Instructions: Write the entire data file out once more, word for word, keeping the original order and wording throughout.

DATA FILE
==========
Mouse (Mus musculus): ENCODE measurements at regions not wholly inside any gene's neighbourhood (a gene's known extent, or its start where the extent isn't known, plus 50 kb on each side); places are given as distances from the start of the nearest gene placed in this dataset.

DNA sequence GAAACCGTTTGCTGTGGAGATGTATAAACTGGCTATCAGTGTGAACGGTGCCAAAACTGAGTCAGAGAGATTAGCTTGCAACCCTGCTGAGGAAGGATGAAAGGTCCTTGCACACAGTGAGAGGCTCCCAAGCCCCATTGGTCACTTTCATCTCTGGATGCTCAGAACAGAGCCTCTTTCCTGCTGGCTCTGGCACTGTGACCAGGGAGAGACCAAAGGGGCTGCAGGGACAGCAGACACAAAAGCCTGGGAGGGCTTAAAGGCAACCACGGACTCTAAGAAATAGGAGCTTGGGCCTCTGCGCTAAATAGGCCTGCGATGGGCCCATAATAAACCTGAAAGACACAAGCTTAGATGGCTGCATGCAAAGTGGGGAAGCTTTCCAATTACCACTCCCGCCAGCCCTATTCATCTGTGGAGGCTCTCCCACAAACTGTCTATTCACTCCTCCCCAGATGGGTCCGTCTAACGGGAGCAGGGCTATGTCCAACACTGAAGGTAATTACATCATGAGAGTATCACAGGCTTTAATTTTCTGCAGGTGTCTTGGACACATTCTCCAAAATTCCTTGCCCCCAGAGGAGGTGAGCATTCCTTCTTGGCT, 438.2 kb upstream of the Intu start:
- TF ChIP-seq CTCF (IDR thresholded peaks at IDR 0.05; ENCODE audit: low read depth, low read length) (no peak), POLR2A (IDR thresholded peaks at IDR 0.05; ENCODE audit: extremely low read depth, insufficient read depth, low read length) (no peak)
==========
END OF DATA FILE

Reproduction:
Mouse (Mus musculus): ENCODE measurements at regions not wholly inside any gene's neighbourhood (a gene's known extent, or its start where the extent isn't known, plus 50 kb on each side); places are given as distances from the start of the nearest gene placed in this dataset.

DNA sequence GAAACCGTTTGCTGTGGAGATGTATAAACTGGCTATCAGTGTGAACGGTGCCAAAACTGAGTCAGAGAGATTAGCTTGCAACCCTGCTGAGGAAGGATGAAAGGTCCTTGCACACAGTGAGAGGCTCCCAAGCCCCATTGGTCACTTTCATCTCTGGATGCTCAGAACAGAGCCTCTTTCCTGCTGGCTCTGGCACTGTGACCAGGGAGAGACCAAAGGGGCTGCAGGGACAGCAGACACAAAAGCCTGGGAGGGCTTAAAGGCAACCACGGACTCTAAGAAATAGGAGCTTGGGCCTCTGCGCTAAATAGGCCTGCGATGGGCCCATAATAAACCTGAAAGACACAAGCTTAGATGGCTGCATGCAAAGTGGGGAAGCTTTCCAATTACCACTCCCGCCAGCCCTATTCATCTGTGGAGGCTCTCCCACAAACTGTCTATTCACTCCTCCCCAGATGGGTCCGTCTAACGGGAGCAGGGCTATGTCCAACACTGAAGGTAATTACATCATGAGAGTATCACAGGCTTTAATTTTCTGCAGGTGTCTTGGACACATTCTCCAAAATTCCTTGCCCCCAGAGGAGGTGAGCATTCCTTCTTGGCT, 438.2 kb upstream of the Intu start:
- TF ChIP-seq CTCF (IDR thresholded peaks at IDR 0.05; ENCODE audit: low read depth, low read length) (no peak), POLR2A (IDR thresholded peaks at IDR 0.05; ENCODE audit: extremely low read depth, insufficient read depth, low read length) (no peak)